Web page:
Cleveland-Cliffs OH Cleveland Works 60% 62%
Cleveland-Cliffs MI Dearborn Works 47% 60%
U.S. Steel PA Edgar Thomson 37% 42%
Cleveland-Cliffs OH Middletown Works 21% 48%
Cleveland-Cliffs IN Burns Harbor 25% 24%
*Industrious Labs’ analysis of EPA’s EJScreen based on 2022 demographic data. 

Evolving steel production: from coal to clean technologies

Most steel is made from iron ore using coal in a two-step process:

  • Ironmaking: Blast furnaces consume massive amounts of coke and pulverized coal injection (PCI). These materials react with the iron ore to strip it of oxygen and create pure molten iron, or pig iron. This phase in steel production is the principal contributor to the steel sector’s greenhouse gas emissions, also releasing significant pollutants detrimental to human health.
  • Steelmaking: Pig iron is then transformed into steel in the basic oxygen furnace.

However, cleaner alternatives to coal-based iron-making are emerging. An alternative two-step process of making iron and steel can potentially eliminate climate pollution:

  • Ironmaking: Oxygen is removed from the iron ore at a temperature below the melting point. During this process, hydrogen reacts with oxygen to form water vapor. This method yields various types of direct reduced iron (DRI), including a high-quality product known as hot briquetted iron (HBI). Utilizing green hydrogen, which is generated by electrolyzing water into hydrogen and oxygen with renewable energy, can transform this process into one with near-zero emissions.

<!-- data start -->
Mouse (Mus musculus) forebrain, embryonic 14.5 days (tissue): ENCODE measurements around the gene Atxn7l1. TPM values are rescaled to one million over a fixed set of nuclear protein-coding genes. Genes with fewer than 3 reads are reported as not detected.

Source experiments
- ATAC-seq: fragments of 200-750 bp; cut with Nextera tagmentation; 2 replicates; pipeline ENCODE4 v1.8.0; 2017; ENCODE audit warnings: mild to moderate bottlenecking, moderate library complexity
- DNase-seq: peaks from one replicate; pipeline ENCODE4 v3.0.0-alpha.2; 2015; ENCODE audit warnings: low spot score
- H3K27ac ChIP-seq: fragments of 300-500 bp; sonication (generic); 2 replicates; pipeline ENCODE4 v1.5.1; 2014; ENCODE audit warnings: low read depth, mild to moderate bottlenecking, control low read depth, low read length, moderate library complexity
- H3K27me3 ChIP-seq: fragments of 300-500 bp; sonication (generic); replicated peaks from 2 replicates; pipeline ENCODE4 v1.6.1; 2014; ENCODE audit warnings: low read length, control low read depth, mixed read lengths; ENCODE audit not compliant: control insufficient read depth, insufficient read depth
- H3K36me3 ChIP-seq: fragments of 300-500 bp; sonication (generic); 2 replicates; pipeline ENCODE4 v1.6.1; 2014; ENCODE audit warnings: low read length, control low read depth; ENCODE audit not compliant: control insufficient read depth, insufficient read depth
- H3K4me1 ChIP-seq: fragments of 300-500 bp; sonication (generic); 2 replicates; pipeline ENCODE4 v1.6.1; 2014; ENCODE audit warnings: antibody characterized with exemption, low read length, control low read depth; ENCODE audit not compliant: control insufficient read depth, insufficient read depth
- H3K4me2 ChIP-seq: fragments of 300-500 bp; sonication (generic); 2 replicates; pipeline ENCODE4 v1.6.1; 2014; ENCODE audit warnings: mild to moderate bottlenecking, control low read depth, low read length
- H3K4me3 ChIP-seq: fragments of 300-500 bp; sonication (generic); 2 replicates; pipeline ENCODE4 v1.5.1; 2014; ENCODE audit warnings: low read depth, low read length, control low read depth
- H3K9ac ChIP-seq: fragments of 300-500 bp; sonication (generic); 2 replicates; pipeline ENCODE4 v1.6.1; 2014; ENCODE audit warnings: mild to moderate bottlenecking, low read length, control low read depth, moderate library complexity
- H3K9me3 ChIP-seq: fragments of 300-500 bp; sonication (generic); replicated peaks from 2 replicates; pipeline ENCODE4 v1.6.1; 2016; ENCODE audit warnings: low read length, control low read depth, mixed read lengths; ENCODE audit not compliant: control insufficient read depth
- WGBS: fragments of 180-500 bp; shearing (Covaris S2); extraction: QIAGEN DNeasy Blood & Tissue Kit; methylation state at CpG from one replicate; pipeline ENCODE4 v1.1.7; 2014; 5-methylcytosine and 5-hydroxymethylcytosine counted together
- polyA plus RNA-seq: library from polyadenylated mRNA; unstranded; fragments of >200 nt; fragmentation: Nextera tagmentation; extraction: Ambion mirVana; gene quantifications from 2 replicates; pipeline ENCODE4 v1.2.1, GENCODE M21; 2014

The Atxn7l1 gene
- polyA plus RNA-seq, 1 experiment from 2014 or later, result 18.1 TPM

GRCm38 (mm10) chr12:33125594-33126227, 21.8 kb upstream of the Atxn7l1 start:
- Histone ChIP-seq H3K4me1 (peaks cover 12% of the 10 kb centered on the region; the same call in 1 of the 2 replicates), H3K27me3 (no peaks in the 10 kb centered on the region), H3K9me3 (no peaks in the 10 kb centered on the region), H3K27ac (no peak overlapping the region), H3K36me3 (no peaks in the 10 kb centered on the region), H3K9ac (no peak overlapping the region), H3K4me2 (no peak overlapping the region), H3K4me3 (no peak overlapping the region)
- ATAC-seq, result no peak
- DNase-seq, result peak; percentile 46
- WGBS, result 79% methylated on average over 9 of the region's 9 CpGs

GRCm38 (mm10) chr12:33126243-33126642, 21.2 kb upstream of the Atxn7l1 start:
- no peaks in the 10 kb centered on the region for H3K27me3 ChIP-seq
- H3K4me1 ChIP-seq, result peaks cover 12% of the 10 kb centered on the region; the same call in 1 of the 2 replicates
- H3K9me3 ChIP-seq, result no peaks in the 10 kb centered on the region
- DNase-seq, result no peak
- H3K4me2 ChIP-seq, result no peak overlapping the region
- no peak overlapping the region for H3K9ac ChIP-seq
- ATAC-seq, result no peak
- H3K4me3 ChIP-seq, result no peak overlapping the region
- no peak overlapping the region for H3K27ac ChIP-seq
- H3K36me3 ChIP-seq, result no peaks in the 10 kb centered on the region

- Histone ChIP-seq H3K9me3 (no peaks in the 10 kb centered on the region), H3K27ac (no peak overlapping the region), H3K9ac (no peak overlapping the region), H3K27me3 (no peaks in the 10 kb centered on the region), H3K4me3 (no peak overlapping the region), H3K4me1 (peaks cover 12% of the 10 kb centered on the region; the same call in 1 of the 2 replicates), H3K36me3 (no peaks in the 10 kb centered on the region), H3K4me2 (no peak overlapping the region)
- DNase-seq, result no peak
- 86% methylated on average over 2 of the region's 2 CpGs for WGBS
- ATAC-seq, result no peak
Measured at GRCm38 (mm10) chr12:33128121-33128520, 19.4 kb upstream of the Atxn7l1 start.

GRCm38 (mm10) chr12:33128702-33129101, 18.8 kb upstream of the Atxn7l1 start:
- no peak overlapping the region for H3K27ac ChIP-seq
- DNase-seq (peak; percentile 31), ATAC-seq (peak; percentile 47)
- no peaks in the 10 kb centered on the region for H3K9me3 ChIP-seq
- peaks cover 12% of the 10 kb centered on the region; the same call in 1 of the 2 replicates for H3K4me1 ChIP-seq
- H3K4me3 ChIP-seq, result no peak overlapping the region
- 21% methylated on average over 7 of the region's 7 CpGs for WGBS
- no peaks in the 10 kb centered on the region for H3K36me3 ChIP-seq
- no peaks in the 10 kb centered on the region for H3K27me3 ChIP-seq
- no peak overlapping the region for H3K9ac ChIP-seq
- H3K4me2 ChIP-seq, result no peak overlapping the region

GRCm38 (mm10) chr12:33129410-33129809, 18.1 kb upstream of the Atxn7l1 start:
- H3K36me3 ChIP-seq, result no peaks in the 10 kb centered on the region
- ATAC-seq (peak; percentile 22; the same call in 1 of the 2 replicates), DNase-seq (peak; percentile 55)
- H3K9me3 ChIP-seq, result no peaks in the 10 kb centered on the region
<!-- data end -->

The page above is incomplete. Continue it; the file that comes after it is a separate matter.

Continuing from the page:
• Steelmaking: Pure metallic iron can then be fed into an electric arc furnace (EAF) powered with renewable energy for steel production.

Direct reduced iron (DRI) technology has been used for making iron since the 1970s and is already prevalent in the U.S. market. Currently, three DRI plants in the U.S. in Ohio, Texas, and Louisiana run on methane gas, a climate and health-harming fossil fuel. However, these facilities can be converted to use green hydrogen made from renewable energy, and new DRI plants can be built to run on hydrogen. Mission Possible Partnership estimates that 70 DRI plants will need to be built by 2030 for the steel industry to stay on track with global decarbonization targets.

The U.S. is considered a global leader in EAF technology, with almost 100 facilities nationwide. Most EAFs make steel with recycled scrap and pig iron from blast furnaces. However, they can also use the direct reduced iron or hot briquetted iron produced in a DRI without any modifications. Combining a green hydrogen DRI and a EAF powered by renewable energy can virtually eliminate the fossil fuels used in steelmaking. In this paper, we focus on this technology pathway and abbreviate it to green steel, though other definitions and technology pathways exist.

Other emerging technologies, such as molten oxide electrolysis and other direct electrification approaches, are under development but not yet available commercially at scale globally. As a result, these technologies are not covered in this paper but will likely play an important role in decarbonizing global steelmaking in the future.

U.S. steelmakers can’t afford to miss out on the green steel premium

The U.S. is on the cusp of a steel industry transformation, with an anticipated annual demand of nearly 6.7 million tons of near-zero-emissions steel by 2030. This demand is partly driven by the automotive sector, which is projected to require 3.2 million tons of green steel annually by the decade’s end.